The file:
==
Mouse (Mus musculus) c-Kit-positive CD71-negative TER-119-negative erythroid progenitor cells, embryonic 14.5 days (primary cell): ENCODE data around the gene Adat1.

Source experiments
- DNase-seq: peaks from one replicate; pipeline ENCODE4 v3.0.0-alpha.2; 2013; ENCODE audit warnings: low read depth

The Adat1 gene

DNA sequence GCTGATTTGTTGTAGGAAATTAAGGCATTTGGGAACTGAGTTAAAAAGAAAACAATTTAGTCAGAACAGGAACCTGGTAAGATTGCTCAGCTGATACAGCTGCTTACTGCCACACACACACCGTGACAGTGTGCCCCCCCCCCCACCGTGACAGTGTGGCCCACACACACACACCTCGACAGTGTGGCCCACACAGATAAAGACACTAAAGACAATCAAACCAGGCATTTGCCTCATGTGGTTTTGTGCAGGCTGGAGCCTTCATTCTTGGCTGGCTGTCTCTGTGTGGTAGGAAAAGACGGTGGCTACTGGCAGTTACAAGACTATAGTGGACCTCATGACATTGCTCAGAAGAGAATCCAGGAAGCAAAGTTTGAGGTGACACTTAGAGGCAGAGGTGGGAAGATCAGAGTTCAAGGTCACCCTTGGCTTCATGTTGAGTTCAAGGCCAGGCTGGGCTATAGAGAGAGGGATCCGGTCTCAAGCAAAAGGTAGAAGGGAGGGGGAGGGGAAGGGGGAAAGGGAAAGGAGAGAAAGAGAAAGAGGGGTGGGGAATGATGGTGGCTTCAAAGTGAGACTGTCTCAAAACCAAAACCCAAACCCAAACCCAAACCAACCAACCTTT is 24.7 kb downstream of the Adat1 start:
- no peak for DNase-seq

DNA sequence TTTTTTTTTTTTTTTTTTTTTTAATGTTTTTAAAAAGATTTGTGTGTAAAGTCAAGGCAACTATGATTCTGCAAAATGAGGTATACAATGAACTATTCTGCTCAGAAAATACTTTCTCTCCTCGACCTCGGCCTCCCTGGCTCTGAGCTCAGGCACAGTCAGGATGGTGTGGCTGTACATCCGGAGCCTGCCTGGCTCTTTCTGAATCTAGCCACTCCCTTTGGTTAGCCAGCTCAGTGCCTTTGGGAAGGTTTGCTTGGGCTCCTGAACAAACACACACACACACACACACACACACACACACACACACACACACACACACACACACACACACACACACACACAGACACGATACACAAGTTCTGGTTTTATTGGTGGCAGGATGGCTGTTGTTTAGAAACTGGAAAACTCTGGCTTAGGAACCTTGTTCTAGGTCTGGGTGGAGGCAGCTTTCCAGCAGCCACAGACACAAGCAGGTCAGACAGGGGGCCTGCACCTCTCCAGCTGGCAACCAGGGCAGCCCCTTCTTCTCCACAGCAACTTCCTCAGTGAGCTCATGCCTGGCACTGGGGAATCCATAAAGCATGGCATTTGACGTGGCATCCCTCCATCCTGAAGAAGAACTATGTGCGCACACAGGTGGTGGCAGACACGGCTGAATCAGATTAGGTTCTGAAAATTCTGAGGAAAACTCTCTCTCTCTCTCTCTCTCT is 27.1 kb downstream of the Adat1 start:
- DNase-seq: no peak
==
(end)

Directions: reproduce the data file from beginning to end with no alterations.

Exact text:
Mouse (Mus musculus) c-Kit-positive CD71-negative TER-119-negative erythroid progenitor cells, embryonic 14.5 days (primary cell): ENCODE data around the gene Adat1.

Source experiments
- DNase-seq: peaks from one replicate; pipeline ENCODE4 v3.0.0-alpha.2; 2013; ENCODE audit warnings: low read depth

The Adat1 gene

DNA sequence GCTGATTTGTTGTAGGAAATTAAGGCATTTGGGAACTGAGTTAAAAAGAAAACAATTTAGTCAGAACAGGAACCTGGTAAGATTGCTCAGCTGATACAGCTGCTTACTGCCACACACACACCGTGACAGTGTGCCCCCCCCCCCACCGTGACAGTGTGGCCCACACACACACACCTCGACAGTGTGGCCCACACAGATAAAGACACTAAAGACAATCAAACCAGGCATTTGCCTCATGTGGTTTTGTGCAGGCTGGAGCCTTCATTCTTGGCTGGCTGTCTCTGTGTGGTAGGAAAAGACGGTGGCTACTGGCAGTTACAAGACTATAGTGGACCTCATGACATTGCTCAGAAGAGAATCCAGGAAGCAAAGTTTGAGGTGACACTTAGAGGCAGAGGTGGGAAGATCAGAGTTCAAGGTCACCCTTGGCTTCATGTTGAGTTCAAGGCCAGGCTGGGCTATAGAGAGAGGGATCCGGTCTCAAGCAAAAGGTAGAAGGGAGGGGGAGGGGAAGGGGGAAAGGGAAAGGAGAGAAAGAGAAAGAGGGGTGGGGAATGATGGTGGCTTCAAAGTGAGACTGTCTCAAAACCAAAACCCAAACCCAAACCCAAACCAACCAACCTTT is 24.7 kb downstream of the Adat1 start:
- no peak for DNase-seq

DNA sequence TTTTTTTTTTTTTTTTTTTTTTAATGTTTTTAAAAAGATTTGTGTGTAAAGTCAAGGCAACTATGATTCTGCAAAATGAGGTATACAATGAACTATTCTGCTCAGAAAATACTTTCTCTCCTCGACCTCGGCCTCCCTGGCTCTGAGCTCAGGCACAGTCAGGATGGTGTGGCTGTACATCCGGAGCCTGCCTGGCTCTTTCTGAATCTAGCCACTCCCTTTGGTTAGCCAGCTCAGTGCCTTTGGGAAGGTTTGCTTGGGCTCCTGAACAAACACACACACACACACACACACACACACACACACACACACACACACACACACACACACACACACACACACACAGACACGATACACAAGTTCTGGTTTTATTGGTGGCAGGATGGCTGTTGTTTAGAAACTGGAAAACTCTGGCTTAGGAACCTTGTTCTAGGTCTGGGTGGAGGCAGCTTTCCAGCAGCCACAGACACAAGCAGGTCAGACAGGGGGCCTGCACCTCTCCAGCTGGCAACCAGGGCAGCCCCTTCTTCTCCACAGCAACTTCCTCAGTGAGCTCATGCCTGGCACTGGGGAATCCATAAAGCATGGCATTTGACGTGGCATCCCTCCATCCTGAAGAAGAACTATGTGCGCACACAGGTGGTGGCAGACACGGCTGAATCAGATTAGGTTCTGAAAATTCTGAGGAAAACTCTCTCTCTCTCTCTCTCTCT is 27.1 kb downstream of the Adat1 start:
- DNase-seq: no peak